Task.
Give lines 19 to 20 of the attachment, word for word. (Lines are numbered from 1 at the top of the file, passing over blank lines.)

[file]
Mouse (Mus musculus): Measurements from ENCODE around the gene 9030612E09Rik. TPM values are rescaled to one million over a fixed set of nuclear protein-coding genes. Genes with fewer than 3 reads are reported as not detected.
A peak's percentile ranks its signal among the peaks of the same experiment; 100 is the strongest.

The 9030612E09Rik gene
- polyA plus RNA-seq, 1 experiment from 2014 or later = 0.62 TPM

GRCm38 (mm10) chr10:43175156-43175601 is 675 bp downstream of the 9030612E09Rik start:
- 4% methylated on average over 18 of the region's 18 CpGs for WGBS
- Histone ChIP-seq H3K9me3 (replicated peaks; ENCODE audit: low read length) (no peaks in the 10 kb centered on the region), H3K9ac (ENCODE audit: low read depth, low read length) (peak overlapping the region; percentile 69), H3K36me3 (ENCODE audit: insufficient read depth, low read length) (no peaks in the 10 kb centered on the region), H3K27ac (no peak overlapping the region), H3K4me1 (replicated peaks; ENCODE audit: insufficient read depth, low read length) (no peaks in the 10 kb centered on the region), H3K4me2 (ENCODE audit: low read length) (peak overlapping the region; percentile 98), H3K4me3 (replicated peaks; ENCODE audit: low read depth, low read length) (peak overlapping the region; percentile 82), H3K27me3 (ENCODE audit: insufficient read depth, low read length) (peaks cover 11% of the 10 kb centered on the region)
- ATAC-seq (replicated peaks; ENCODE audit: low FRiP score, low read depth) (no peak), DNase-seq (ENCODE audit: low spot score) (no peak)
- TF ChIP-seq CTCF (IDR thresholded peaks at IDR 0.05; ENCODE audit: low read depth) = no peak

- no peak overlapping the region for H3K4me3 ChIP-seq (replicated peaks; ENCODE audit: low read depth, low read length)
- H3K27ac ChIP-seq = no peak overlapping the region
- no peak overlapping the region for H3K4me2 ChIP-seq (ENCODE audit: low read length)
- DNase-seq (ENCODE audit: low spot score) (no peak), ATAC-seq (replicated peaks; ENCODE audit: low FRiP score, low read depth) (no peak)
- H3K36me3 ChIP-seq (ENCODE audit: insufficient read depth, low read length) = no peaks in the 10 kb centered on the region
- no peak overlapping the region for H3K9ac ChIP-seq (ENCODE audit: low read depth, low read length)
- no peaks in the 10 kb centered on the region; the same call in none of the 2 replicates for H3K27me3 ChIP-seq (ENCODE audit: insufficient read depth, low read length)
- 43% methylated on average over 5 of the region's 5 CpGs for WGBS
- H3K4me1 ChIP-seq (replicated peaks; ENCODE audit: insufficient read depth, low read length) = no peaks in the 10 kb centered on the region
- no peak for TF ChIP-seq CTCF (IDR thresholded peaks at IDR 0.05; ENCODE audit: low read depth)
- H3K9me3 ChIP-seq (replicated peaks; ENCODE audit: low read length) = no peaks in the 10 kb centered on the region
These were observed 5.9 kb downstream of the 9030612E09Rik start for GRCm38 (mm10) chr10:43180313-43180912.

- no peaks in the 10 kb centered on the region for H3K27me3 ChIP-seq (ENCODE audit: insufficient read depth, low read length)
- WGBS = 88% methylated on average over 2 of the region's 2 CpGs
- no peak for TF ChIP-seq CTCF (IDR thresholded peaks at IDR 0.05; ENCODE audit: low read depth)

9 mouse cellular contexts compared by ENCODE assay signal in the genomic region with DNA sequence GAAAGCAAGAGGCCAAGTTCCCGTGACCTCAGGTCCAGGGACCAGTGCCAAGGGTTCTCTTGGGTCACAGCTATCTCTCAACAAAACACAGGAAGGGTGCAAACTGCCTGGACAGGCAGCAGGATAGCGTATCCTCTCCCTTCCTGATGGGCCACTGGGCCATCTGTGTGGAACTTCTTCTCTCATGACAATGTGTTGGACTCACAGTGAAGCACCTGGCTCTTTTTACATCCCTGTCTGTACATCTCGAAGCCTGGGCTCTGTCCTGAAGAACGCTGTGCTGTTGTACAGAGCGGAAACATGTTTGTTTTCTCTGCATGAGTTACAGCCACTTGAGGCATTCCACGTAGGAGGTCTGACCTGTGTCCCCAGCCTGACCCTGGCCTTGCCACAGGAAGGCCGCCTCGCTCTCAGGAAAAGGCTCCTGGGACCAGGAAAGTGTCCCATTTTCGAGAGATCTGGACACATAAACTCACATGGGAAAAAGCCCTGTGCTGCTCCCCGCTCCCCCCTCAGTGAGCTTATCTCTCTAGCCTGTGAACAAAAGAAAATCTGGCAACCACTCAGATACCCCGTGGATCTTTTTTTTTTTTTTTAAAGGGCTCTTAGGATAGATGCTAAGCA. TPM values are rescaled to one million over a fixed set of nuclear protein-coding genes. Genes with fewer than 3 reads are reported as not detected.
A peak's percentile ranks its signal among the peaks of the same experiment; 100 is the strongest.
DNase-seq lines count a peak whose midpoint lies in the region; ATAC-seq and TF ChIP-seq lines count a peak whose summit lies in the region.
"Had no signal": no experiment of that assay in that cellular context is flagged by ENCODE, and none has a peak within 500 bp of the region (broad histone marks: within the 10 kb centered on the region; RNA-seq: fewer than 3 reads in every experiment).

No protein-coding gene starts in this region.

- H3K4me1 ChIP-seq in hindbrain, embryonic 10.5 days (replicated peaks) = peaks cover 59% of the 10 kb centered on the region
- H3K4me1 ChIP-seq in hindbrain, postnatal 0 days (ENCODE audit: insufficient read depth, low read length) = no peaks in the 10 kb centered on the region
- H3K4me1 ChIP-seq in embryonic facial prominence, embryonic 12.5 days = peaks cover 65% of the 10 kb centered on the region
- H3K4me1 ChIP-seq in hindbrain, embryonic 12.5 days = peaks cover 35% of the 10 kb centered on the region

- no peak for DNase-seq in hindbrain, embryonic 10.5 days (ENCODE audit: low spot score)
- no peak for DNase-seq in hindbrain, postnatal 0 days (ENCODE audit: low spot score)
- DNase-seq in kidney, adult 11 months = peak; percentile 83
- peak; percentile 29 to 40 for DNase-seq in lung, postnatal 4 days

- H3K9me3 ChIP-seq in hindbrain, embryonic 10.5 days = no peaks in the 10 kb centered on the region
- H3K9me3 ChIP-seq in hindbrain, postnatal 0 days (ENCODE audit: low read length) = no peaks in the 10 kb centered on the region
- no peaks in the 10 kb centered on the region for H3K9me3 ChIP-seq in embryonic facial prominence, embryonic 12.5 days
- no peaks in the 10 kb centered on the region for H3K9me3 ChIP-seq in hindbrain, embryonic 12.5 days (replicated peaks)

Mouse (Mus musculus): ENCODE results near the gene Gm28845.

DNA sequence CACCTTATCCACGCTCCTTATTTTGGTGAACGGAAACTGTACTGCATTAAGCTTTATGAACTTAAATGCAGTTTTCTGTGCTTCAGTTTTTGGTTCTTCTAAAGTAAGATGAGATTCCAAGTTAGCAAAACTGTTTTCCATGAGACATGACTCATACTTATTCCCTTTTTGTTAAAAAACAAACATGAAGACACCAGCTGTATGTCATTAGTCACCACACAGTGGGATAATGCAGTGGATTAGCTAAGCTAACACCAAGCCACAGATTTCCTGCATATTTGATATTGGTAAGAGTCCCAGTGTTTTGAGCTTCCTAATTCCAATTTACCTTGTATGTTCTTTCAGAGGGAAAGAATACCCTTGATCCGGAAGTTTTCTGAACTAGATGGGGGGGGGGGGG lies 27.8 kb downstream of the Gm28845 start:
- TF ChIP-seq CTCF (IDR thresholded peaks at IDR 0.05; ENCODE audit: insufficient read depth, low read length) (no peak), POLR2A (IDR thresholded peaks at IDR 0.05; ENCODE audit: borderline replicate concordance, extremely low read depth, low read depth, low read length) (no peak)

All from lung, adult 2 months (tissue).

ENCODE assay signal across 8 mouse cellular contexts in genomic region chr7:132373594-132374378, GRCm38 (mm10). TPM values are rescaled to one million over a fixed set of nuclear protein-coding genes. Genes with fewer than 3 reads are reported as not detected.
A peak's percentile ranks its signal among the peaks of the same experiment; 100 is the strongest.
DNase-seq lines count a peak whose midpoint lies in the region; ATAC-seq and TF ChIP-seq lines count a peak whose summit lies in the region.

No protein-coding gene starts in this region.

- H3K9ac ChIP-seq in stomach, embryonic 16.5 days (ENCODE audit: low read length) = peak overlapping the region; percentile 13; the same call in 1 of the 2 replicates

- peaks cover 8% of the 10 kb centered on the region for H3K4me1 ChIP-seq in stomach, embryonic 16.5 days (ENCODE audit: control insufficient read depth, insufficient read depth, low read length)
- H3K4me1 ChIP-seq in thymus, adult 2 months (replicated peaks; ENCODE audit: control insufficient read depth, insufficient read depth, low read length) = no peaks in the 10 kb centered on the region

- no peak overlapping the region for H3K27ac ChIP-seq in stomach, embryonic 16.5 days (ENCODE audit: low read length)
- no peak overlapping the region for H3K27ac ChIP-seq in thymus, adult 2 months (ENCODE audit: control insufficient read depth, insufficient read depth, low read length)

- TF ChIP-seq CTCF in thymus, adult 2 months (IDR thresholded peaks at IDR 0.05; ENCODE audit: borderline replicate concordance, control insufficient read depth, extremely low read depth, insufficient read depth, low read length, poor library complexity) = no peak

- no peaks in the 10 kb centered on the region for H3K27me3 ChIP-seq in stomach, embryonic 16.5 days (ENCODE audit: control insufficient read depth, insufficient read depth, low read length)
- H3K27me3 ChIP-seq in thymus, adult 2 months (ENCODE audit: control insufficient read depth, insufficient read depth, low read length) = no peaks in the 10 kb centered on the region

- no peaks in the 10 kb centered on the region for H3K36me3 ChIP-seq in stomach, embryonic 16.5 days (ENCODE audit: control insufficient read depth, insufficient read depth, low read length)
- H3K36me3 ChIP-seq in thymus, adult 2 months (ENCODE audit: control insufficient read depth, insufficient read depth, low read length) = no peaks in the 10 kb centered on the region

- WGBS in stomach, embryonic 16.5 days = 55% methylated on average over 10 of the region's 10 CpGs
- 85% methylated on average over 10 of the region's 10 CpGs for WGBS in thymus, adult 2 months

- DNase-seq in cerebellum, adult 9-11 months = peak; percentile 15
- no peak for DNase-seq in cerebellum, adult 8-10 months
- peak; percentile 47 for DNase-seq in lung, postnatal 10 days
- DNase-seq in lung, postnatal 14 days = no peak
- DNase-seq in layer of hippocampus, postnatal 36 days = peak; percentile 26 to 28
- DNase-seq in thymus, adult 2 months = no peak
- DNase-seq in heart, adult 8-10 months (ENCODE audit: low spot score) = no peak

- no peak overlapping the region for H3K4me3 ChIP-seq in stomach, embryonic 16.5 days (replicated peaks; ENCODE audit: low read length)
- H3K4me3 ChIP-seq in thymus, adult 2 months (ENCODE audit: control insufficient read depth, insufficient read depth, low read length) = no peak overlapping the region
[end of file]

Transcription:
- no peak for TF ChIP-seq CTCF (IDR thresholded peaks at IDR 0.05; ENCODE audit: low read depth)
- H3K9me3 ChIP-seq (replicated peaks; ENCODE audit: low read length) = no peaks in the 10 kb centered on the region